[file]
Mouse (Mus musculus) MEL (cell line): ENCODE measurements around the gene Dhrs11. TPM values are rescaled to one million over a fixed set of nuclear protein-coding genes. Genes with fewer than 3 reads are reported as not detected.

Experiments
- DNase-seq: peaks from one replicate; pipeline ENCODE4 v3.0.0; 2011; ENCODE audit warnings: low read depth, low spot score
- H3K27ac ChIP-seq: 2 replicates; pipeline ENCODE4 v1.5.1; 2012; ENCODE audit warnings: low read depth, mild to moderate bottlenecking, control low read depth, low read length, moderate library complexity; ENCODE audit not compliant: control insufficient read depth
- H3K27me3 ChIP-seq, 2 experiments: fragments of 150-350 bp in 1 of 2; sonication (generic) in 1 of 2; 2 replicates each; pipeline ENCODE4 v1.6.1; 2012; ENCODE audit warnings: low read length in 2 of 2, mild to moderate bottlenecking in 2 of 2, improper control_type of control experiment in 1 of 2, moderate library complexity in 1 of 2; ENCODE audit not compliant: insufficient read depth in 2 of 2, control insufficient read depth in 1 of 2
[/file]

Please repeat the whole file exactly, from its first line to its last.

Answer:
Mouse (Mus musculus) MEL (cell line): ENCODE measurements around the gene Dhrs11. TPM values are rescaled to one million over a fixed set of nuclear protein-coding genes. Genes with fewer than 3 reads are reported as not detected.

Experiments
- DNase-seq: peaks from one replicate; pipeline ENCODE4 v3.0.0; 2011; ENCODE audit warnings: low read depth, low spot score
- H3K27ac ChIP-seq: 2 replicates; pipeline ENCODE4 v1.5.1; 2012; ENCODE audit warnings: low read depth, mild to moderate bottlenecking, control low read depth, low read length, moderate library complexity; ENCODE audit not compliant: control insufficient read depth
- H3K27me3 ChIP-seq, 2 experiments: fragments of 150-350 bp in 1 of 2; sonication (generic) in 1 of 2; 2 replicates each; pipeline ENCODE4 v1.6.1; 2012; ENCODE audit warnings: low read length in 2 of 2, mild to moderate bottlenecking in 2 of 2, improper control_type of control experiment in 1 of 2, moderate library complexity in 1 of 2; ENCODE audit not compliant: insufficient read depth in 2 of 2, control insufficient read depth in 1 of 2